This year’s Insight Astronomy Photographer of the Year competition is now open for submissions, encouraging astrophotographers from around the world to capture and share the beauty of the cosmos.
Insight Astronomy Photographer of the Year 2016 will welcome submissions in nine main categories:
Skyscapes: Landscape and cityscape images of twilight and the night sky featuring the Milky Way, star trails, meteor showers, comets, conjunctions, constellation rises, halos and noctilucent clouds, alongside elements of earthly scenery.
Aurorae: Photographs featuring auroral activity.
People and Space: Photographs of the night sky including people or a human interest element.
Our Sun: Solar images including solar eclipses and transits.
Our Moon: Lunar images including lunar eclipses and occultation of planets.
Planets, Comets and Asteroids: Everything else in our Solar System, including planets and their satellites, comets, asteroids and other forms of zodiacal debris.
Stars and Nebulae: Deep-space objects within the Milky Way including stars, star clusters, supernova remnants, nebulae and other intergalactic phenomena.
Galaxies: Deep space objects beyond the Milky Way including galaxies, galaxy clusters, and stellar associations.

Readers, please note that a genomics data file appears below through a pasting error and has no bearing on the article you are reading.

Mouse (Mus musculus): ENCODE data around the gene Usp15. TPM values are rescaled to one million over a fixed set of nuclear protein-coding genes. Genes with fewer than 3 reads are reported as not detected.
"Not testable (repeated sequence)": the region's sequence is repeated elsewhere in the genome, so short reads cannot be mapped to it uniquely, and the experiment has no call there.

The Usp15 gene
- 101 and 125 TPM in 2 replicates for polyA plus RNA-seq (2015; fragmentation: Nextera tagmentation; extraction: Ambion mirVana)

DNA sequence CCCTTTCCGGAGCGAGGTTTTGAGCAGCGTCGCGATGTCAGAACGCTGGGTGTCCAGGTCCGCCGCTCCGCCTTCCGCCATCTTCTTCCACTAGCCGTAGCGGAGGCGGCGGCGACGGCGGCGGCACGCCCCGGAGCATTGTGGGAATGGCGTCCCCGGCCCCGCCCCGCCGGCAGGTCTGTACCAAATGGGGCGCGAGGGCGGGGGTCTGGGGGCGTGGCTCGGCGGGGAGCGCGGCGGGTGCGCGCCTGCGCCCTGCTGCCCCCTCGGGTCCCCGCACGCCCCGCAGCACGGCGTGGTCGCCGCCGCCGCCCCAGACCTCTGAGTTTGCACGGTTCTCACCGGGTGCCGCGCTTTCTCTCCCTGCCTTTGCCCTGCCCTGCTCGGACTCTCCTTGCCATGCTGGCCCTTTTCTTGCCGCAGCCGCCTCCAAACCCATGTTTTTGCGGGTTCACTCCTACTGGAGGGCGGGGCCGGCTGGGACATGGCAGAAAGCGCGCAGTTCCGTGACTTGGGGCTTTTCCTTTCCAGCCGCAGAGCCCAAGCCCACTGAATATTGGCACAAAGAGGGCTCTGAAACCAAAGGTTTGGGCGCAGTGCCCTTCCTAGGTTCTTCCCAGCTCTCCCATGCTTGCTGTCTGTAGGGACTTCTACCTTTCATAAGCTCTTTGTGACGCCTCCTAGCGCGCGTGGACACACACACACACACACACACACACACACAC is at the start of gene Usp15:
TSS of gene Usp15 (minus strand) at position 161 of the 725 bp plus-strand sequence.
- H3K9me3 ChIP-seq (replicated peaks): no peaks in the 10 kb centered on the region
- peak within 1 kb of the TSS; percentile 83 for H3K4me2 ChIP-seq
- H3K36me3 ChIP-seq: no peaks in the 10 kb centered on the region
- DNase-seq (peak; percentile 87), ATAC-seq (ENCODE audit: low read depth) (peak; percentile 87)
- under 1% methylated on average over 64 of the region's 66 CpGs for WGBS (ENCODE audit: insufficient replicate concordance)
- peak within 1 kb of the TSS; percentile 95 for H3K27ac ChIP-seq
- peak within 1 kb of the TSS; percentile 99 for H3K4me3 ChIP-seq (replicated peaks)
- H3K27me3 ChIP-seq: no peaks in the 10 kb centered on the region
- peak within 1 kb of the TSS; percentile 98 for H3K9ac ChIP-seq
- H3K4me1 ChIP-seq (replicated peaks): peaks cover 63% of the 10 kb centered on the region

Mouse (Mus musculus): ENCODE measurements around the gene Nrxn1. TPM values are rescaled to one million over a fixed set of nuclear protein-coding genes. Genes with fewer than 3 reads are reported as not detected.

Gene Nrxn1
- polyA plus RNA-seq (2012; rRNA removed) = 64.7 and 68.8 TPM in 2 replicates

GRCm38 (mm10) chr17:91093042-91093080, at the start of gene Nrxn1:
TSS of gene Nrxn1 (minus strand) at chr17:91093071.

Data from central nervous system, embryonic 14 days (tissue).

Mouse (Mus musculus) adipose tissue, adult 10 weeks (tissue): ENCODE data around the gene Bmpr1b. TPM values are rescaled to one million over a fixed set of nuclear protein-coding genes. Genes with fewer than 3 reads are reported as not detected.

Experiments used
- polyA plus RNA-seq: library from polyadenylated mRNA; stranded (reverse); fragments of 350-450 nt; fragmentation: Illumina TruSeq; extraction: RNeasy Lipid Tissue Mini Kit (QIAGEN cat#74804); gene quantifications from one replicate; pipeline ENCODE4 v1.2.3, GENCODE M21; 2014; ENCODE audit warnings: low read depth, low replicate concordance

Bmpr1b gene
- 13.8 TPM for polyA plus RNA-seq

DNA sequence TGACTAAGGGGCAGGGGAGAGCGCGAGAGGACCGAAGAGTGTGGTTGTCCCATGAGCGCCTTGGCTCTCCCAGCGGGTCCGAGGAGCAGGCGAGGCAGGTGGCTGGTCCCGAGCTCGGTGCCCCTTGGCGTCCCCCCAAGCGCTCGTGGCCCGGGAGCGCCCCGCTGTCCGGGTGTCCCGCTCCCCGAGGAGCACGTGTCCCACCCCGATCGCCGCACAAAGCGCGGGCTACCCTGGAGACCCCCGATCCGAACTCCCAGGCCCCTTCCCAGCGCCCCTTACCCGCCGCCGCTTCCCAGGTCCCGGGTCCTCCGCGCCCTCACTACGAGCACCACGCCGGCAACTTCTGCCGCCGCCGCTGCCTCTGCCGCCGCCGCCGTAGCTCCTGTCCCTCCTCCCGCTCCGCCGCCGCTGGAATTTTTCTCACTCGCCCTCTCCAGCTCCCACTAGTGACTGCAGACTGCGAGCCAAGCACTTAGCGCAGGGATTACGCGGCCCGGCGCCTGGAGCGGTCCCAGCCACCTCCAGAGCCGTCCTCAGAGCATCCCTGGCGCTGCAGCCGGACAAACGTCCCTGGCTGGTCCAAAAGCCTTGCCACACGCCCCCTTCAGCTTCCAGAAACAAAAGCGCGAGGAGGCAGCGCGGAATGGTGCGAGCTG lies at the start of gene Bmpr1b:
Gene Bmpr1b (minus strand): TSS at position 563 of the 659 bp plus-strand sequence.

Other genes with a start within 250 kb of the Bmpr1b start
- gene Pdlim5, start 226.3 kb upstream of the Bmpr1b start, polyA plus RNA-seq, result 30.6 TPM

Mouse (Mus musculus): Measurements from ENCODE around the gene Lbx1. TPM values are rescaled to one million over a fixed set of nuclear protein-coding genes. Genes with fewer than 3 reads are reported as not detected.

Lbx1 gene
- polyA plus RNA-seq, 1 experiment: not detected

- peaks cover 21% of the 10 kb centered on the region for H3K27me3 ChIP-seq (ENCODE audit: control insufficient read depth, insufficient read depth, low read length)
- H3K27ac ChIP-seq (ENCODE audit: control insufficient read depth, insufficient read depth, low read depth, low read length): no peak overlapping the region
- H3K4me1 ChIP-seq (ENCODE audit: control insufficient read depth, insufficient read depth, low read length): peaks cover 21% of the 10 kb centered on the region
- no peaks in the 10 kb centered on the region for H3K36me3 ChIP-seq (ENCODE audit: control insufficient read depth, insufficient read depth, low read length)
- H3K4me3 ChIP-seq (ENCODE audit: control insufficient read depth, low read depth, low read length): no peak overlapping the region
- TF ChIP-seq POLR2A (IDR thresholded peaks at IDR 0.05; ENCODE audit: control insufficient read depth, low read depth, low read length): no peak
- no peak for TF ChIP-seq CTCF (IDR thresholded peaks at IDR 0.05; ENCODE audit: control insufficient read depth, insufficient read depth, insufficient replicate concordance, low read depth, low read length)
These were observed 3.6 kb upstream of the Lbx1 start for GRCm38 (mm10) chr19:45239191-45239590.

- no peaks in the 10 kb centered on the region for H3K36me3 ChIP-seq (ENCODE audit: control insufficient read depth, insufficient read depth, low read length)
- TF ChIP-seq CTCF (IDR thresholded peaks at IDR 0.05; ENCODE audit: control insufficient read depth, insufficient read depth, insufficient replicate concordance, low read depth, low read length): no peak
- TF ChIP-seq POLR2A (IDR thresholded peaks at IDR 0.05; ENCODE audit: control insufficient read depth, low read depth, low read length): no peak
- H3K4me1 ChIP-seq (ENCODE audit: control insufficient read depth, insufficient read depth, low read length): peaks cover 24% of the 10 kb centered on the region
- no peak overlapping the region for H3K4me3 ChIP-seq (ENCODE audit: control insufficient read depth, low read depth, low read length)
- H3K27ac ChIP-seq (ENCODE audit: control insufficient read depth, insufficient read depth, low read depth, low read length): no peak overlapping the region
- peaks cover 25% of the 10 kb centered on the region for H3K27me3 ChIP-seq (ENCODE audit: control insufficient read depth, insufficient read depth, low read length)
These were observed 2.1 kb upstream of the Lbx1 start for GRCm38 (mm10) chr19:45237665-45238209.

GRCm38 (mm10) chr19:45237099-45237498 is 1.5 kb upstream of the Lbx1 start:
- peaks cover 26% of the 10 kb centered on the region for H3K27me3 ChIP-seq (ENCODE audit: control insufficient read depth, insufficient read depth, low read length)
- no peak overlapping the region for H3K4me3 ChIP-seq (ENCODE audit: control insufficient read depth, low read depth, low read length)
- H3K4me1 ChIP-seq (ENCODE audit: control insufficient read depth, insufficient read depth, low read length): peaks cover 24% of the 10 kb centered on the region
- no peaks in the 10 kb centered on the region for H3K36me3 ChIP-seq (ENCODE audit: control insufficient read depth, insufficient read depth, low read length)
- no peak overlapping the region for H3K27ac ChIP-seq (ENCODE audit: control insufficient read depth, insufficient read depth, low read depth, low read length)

Young Astronomy Photographer of the Year: Pictures taken by budding astronomers under the age of 16 years old.
Returning again this year are two special prizes in the shape of The Sir Patrick Moore Prize for Best Newcomer, awarded to the best photo by an amateur astrophotographer who has taken up the hobby in the past year, and Robotic Scope, for images taken using a computer-controlled telescope.
As a taster of what to expect from this year’s competition, we present the winning images and some shortlisted submissions from 2015.
See below for more details and how to enter this year’s competition.
Insight Astronomy Photographer of the Year 2016: competition details
Entries must be submitted by 14 April 2016, with the winners announced during a ceremony at the Royal Observatory Greenwich on 15 September 2016. The winning images will then form an exhibition in the Astronomy Centre at the observatory from 17 September.
The winner of this year’s competition will receive £10,000. Winners of the main categories will each receive £1,500, while runners up and highly commended entries will receive £500 and £250, respectively. Special Prize winners will receive £750 each. All winners will also receive a year’s subscription to BBC Sky at Night Magazine.
With plenty of time to enter this year’s competition, there’s no reason not to get out there and get snapping the night sky. To enter, visit the Royal Observatory Greenwich website. Good luck to all of this year’s entrants!
Follow this year’s competition on social media using the hashtag #astrophoto2016.
All images are copyright the respective photographers